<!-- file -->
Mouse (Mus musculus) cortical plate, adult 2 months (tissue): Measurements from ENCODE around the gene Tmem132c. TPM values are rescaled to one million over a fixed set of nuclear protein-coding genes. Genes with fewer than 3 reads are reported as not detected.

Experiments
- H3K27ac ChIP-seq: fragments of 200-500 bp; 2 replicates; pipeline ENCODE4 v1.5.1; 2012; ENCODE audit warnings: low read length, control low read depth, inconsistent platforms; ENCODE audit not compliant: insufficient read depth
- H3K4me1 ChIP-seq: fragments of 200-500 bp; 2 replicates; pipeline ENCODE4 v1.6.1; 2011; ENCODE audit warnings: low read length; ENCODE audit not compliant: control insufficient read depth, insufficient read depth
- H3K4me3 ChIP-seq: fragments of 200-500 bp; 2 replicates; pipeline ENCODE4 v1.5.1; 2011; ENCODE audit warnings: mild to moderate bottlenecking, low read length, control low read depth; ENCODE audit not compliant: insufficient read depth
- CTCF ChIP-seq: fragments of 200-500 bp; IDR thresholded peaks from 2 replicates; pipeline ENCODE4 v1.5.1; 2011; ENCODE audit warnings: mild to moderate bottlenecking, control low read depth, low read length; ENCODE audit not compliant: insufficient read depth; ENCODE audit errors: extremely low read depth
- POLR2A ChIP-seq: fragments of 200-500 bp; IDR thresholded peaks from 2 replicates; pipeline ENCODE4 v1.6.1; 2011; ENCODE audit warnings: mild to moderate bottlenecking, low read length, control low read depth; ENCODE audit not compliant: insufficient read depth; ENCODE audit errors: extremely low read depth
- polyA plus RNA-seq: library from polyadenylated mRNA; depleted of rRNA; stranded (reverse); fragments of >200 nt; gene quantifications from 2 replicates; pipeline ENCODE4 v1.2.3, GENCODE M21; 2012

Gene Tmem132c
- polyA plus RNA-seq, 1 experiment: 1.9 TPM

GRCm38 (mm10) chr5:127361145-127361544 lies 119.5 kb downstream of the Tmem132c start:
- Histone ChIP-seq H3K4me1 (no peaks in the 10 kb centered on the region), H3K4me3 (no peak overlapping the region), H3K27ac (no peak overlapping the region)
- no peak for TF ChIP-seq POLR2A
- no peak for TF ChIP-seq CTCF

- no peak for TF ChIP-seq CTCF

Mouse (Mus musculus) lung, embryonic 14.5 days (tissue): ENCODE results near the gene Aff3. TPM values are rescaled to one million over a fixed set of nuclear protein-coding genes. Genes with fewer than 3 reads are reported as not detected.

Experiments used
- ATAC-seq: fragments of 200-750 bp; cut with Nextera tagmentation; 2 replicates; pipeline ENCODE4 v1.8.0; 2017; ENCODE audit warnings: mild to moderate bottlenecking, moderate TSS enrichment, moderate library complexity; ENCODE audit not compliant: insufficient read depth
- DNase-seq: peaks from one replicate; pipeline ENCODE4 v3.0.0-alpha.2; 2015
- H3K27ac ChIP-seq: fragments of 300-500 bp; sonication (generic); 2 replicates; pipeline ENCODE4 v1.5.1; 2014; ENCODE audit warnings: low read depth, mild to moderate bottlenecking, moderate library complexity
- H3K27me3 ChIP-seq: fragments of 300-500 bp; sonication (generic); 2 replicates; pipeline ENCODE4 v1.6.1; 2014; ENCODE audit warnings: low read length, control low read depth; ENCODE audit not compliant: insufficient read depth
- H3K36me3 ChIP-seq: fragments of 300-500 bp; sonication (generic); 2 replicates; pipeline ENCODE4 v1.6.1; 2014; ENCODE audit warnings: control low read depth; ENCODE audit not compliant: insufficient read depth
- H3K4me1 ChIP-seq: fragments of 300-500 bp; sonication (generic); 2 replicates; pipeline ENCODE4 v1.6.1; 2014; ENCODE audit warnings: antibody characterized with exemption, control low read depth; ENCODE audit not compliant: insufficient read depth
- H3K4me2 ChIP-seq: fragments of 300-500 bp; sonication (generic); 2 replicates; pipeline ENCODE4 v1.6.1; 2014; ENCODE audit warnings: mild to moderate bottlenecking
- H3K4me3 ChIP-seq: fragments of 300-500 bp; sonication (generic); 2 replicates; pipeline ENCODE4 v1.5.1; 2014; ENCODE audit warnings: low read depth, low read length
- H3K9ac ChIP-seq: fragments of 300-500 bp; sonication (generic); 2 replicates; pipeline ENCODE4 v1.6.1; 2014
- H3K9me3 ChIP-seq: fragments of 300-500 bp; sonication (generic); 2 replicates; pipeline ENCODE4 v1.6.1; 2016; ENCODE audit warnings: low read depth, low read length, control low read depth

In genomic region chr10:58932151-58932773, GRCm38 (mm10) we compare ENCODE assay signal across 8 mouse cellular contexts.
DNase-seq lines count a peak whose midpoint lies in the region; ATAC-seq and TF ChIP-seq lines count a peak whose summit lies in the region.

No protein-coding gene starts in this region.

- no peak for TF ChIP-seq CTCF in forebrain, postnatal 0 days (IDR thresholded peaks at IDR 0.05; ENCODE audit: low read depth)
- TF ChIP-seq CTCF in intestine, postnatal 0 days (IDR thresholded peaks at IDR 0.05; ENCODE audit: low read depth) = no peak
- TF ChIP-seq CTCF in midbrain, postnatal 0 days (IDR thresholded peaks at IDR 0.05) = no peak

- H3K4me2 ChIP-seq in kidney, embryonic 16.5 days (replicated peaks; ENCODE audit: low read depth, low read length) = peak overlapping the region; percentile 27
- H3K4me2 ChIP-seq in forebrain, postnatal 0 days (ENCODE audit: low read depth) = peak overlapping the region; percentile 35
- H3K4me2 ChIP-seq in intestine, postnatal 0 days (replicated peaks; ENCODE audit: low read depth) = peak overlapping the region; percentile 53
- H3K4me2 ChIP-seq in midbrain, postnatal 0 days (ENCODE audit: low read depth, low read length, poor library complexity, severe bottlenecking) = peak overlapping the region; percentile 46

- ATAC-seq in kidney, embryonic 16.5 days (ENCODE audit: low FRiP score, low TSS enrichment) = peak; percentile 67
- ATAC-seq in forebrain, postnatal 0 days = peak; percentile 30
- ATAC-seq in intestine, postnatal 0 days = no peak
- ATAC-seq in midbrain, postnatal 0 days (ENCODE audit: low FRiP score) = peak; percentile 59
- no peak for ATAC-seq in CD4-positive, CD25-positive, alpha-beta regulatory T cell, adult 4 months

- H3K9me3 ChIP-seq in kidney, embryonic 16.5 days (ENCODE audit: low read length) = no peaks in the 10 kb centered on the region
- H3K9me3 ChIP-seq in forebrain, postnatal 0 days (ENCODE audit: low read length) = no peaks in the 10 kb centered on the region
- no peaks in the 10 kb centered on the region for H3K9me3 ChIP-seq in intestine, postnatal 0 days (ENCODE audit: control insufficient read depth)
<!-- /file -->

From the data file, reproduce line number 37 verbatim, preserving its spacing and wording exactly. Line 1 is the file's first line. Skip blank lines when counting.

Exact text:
- H3K4me2 ChIP-seq in midbrain, postnatal 0 days (ENCODE audit: low read depth, low read length, poor library complexity, severe bottlenecking) = peak overlapping the region; percentile 46